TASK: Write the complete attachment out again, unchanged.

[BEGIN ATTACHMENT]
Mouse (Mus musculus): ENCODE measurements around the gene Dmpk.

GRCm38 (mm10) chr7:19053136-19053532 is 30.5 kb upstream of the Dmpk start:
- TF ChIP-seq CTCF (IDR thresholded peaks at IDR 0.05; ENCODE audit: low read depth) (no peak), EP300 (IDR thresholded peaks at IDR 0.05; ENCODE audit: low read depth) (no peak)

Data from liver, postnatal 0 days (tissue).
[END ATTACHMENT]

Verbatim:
Mouse (Mus musculus): ENCODE measurements around the gene Dmpk.

GRCm38 (mm10) chr7:19053136-19053532 is 30.5 kb upstream of the Dmpk start:
- TF ChIP-seq CTCF (IDR thresholded peaks at IDR 0.05; ENCODE audit: low read depth) (no peak), EP300 (IDR thresholded peaks at IDR 0.05; ENCODE audit: low read depth) (no peak)

Data from liver, postnatal 0 days (tissue).